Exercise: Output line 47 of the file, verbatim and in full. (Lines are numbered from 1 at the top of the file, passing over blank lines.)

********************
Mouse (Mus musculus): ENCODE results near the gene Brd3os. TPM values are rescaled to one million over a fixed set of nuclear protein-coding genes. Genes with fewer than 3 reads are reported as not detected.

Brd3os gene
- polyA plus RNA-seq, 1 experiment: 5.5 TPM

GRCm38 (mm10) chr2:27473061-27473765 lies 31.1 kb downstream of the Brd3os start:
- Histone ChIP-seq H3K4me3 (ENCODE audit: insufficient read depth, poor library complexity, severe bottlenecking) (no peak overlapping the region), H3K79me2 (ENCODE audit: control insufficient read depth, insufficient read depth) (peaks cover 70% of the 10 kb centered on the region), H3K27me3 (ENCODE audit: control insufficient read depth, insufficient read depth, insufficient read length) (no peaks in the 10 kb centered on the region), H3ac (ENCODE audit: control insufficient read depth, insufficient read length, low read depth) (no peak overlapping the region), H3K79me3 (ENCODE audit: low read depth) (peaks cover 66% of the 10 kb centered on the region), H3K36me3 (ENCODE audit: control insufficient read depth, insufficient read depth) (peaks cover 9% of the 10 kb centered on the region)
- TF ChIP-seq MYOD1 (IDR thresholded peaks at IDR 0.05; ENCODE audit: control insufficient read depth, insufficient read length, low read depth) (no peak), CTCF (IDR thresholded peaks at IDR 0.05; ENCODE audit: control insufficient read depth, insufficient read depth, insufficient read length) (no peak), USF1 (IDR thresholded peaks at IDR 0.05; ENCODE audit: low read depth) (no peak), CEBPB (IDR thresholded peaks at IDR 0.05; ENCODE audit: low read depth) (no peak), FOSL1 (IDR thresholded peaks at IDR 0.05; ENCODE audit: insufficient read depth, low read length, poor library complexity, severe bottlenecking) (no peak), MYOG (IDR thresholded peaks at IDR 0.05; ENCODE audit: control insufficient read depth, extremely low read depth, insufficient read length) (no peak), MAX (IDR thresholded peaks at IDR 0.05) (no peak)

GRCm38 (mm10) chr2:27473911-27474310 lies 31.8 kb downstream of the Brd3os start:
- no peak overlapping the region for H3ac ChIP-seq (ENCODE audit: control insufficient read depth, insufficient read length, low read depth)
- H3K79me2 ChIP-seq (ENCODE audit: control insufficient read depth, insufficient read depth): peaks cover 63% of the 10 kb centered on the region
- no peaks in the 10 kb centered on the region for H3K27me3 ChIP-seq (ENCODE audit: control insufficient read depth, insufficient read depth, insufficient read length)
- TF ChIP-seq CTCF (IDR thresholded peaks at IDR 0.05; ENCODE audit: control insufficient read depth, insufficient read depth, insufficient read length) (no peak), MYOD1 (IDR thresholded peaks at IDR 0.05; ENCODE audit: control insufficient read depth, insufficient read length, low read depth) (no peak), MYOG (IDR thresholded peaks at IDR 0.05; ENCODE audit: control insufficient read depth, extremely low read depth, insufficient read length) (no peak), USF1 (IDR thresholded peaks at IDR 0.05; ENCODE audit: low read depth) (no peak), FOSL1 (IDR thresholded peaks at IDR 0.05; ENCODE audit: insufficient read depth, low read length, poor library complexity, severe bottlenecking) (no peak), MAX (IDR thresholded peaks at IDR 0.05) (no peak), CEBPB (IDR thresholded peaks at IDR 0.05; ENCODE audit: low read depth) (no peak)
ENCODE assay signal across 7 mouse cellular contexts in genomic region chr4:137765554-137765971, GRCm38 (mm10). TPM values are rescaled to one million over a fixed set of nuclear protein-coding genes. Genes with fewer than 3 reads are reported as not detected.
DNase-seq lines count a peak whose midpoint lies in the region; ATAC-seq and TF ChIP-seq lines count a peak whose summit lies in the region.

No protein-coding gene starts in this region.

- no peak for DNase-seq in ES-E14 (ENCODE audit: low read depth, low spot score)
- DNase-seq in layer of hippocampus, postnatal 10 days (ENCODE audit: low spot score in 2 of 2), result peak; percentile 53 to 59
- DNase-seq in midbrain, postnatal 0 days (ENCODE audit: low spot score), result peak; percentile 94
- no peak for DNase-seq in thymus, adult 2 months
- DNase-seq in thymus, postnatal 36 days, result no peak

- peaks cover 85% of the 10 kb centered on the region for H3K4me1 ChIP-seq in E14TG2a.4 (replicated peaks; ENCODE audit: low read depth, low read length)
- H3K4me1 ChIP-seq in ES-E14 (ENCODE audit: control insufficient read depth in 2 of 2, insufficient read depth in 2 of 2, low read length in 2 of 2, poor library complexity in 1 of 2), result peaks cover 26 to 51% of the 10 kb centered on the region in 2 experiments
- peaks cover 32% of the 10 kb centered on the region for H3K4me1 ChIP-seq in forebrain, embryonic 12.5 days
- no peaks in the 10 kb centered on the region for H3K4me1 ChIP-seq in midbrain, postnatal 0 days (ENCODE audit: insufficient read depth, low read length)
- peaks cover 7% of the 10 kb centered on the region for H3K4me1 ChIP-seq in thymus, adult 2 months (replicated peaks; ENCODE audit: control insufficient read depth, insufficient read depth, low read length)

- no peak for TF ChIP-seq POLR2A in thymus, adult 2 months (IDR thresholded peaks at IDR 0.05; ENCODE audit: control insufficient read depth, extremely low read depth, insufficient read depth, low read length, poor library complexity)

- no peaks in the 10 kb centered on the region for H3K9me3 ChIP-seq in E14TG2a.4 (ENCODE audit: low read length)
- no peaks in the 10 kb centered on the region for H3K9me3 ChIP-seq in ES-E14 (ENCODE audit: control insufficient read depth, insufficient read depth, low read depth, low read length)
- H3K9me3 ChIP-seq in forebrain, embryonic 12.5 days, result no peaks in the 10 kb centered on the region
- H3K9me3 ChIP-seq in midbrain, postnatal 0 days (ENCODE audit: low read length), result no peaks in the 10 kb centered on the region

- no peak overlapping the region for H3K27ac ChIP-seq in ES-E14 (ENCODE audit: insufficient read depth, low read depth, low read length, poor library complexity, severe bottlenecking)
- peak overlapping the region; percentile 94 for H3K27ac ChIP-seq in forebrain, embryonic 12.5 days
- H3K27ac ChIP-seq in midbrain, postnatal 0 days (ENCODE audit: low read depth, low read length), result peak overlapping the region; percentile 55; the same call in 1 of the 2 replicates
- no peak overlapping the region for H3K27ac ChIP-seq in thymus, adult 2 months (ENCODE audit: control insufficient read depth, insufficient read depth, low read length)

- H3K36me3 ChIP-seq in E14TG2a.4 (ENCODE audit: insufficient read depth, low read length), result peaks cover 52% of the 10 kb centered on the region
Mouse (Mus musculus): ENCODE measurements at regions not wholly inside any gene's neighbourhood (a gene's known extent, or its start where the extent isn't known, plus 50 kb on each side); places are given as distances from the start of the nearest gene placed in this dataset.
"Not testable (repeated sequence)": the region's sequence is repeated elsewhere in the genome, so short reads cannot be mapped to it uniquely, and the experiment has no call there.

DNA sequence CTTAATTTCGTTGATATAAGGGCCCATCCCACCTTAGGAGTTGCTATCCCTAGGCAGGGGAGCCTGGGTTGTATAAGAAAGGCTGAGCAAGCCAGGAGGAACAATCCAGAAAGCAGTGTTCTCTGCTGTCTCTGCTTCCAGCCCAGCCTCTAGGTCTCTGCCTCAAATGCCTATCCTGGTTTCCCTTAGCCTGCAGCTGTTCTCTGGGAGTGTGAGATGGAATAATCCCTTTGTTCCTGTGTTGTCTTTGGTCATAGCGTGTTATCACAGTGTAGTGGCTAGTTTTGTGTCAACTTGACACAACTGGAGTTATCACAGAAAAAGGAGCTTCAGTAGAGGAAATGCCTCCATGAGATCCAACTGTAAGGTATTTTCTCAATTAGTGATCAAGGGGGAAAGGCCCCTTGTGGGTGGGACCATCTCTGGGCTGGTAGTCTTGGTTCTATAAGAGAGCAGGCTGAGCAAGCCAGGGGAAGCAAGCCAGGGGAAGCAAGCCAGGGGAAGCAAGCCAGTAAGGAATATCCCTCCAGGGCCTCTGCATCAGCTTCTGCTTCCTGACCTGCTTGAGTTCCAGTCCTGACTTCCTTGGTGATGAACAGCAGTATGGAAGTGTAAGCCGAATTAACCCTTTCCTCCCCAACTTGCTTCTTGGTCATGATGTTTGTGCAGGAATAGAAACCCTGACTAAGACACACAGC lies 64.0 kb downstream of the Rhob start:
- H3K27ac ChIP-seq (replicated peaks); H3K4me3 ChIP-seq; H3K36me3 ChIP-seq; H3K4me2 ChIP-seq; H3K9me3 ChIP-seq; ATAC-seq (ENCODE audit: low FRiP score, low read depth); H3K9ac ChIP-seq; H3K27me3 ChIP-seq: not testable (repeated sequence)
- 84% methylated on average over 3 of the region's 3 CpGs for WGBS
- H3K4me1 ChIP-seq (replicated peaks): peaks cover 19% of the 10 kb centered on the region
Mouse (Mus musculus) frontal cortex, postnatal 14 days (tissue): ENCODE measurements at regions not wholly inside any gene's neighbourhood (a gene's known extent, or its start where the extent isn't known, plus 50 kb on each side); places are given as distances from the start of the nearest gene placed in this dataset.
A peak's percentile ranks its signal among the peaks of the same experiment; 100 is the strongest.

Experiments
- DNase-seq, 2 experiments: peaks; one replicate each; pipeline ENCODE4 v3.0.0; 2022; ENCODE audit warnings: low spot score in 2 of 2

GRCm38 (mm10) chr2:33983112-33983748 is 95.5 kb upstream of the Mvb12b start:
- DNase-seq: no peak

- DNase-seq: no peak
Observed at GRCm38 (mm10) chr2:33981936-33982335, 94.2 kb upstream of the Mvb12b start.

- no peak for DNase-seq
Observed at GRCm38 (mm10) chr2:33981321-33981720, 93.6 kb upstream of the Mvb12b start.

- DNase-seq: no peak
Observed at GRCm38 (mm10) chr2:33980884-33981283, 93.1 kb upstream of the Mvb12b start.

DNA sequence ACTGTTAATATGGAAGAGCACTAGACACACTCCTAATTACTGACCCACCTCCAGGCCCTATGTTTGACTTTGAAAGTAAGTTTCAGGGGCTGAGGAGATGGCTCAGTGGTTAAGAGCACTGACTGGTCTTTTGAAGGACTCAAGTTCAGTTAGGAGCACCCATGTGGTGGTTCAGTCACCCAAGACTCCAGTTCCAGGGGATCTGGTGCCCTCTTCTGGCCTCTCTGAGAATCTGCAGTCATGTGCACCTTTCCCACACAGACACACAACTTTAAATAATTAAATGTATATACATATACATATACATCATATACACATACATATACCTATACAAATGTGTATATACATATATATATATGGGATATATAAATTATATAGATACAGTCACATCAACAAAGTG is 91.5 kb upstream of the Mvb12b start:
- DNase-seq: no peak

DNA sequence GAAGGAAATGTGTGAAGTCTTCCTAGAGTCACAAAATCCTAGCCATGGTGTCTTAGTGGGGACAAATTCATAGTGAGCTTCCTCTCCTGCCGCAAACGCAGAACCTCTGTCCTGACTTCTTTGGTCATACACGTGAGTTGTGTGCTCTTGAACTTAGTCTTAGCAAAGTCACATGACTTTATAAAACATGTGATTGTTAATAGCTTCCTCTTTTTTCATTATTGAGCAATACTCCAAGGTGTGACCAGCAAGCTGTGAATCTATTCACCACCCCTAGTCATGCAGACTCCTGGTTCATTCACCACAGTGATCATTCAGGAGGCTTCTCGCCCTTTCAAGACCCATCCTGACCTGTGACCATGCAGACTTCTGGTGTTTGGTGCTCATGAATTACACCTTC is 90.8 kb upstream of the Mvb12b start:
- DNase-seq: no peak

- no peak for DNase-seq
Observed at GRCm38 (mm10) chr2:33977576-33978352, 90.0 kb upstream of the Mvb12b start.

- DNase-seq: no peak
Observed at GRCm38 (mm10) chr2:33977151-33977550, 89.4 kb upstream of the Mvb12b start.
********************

- DNase-seq: no peak